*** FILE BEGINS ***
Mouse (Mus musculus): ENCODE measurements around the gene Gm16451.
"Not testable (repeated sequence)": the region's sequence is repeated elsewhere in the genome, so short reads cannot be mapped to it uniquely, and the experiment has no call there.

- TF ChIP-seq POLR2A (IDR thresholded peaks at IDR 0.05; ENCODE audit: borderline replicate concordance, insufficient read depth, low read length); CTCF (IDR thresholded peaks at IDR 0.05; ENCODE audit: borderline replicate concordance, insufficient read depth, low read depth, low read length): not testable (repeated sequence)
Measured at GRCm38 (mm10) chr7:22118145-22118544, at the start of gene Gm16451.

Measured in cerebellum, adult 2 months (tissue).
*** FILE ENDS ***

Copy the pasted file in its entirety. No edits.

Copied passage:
Mouse (Mus musculus): ENCODE measurements around the gene Gm16451.
"Not testable (repeated sequence)": the region's sequence is repeated elsewhere in the genome, so short reads cannot be mapped to it uniquely, and the experiment has no call there.

- TF ChIP-seq POLR2A (IDR thresholded peaks at IDR 0.05; ENCODE audit: borderline replicate concordance, insufficient read depth, low read length); CTCF (IDR thresholded peaks at IDR 0.05; ENCODE audit: borderline replicate concordance, insufficient read depth, low read depth, low read length): not testable (repeated sequence)
Measured at GRCm38 (mm10) chr7:22118145-22118544, at the start of gene Gm16451.

Measured in cerebellum, adult 2 months (tissue).